Evolution: Neolithic Farmers

Around 4,000 BC, first signs of economic and cultural developments, as associated with the Neolithic or New Stone Age was taking place.  Their route was from Africa and Asia Minor along the waterways of the Mediterranean and Danube into Europe.

First signs were taking place, as Europeans began cultivating crops and domesticating goats, sheep and cattle.

More permanent settlements, replaced the hunter-gatherer camps we were so used to.  With more permanent settlements came rectangular log houses, circular thatched huts on wooden platforms.  Stone axed heads were shaped and fitted with wooden handles.

Neolithic farmers were known for the earliest creation of pottery.

By 3500 the custom of creation of stone structures used for funerals had extended across Western Europe; tombs.

Britain’s Stonehenge dated back to 2,000 BC and is believed to be linked with such practices.

The Shifting Stones of Stonehenge ~ Steve Tanham — Sue Vincent’s Daily Echo

Not to be outdone by the recent discoveries on Orkney, Stonehenge – one of the world’s most famous stone circles – has thrown up a whole new story about its origins… and its original face. (1100 words, a ten-minute read) (Above: Stonehenge – source Pixabay) It was the end of the archeology ‘dig season’. Strong […]

The Shifting Stones of Stonehenge ~ Steve Tanham — Sue Vincent’s Daily Echo

Stonehenge in brief

Originally constructed on the site, known to-day as Stonehenge, were a number of pits, which supported wooden totem-pole posts, erected between 8,500-7,000 BC.

Around 3,100 BC, a large Henge was constructed, comprising of a ditch, bank and fifty-six Aubrey holes (round pits cut into the chalk, with flat bottoms).  They formed a circle some 284 feet in diameter.

Excavations at the site, have discovered human bones, but opinions believe these holes were not graves, but part of a religious ceremony.  Saying that some sixty plus cremations have been discovered in the area. 

Stonehenge was abandoned for some hundred years.  Then life returned around 2,150 BC with the arrival of eighty-two bluestones from the Preseli Mountains in South Wales.  These stones once erected created an unfinished double-circled circle.  At the same time the original entrance was widened, to make way for a pair of Heel Stones, plus other stones being set up in the centre of the monument.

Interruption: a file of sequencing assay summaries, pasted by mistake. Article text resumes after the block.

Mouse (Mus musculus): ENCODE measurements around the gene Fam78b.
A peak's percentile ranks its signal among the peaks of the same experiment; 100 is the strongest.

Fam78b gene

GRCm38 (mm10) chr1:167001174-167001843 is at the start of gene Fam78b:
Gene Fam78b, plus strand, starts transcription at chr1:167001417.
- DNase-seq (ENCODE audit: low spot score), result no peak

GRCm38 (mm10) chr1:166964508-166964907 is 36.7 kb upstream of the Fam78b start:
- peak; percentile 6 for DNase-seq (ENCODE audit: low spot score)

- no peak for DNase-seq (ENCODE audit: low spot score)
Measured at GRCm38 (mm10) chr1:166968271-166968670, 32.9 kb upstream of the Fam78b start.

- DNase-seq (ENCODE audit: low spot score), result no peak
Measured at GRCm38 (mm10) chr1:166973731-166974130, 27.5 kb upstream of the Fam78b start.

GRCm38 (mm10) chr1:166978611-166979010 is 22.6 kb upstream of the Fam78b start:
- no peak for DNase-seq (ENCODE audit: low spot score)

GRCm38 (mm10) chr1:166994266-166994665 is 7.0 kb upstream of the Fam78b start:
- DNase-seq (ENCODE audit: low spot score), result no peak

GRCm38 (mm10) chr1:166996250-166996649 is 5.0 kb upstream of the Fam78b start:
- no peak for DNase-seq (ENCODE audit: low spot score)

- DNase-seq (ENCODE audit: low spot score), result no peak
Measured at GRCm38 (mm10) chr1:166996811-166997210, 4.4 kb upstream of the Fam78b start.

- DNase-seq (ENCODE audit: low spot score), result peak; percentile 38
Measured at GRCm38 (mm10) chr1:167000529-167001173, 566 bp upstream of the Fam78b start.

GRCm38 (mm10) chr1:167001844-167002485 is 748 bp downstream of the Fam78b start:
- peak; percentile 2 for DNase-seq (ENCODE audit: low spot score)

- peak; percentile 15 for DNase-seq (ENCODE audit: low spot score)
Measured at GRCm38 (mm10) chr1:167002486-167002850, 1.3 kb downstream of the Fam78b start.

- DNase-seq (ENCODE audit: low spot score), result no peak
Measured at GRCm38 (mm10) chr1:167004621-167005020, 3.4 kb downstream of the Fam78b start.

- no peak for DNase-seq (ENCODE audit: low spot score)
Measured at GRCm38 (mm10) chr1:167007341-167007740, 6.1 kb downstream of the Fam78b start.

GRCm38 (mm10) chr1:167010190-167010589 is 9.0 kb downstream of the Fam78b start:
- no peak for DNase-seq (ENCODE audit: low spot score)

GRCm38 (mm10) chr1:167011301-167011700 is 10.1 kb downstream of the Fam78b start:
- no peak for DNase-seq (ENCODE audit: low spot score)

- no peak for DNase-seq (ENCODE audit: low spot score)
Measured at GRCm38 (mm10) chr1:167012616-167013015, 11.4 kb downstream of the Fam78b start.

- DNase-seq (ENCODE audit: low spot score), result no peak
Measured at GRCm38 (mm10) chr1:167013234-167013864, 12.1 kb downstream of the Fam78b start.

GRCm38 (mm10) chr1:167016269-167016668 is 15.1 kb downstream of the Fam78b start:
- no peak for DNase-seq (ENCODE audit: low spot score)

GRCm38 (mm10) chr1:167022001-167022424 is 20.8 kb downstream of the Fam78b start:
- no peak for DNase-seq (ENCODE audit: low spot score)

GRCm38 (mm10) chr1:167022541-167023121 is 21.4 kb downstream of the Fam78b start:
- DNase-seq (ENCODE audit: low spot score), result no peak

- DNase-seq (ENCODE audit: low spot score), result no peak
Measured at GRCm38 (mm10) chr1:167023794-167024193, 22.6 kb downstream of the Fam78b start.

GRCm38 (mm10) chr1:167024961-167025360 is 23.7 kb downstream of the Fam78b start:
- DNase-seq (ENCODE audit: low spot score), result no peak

Around 2,000 BC Sarsen stones were brought from Marlborough Downs.  These were arranged to create an outer circle with lintels.  Inside the circle, five trilithons were placed in a horseshoe arrangement.

In 1,500 BC the bluestones were rearranged in a horseshoe and circle arrangement, consisting of some sixty stones.  An earthwork Avenue was built, which connected Stonehenge with the River Avon.

In 1800-1500 BC, some digging took place around the stones of two concentric ring pits… the reason for these pits is unknown.

With Stonehenge built, and history ever changing, groups of barrows have been located on hilltops, which are visible from Stonehenge.  Could it be a connection to Stonehenge for the dead?

Four Sarsen stones have been adorned with carvings of early historical weapons; axe-heads, daggers and axes.  Was it a status of power to those visiting Stonehenge, or a connection to the graves on the nearby hillsides?

Avebury Henge

Avebury Henge monument consists of three stone circles, located around the village of Avebury in Wiltshire.  It was erected in 2,600 BC, comprising of one large outer circle, with two smaller stone circles situated inside.  Along with a large circular bank with an internal ditch measuring some 460 yards in diameter.

What is its purpose, a question that has baffled archaeologists for years, but they believe it was more than likely used for some form of rituals or ceremonies.

By the time of the Iron Age, it had been abandoned, yet human evidence existed into the time of the Roman occupation, showing that the Roman’s had used the site.

The outer stone circle of the henge, measures 1,088 feet in diameter, originally constructed with ninety-eight Sarsen stones.  With two large polished stones at the southern entrance.

The northern inner ring stone circle, measures 322 feet in diameter, with a cove of three stones in the middle, with a north-east facing entrance, but when erected probably consisted of twenty-seven stones.

The southern inner ring stone circle, measures 354 feet in diameter, with a single stone some 21 feet in height located centrally, along with an alignment of twenty-nine smaller stones.

Around the central point of the obelisk, small yet rough sarsen stones were positioned in a near rectangular format.  The obelisk stone has long since disappeared.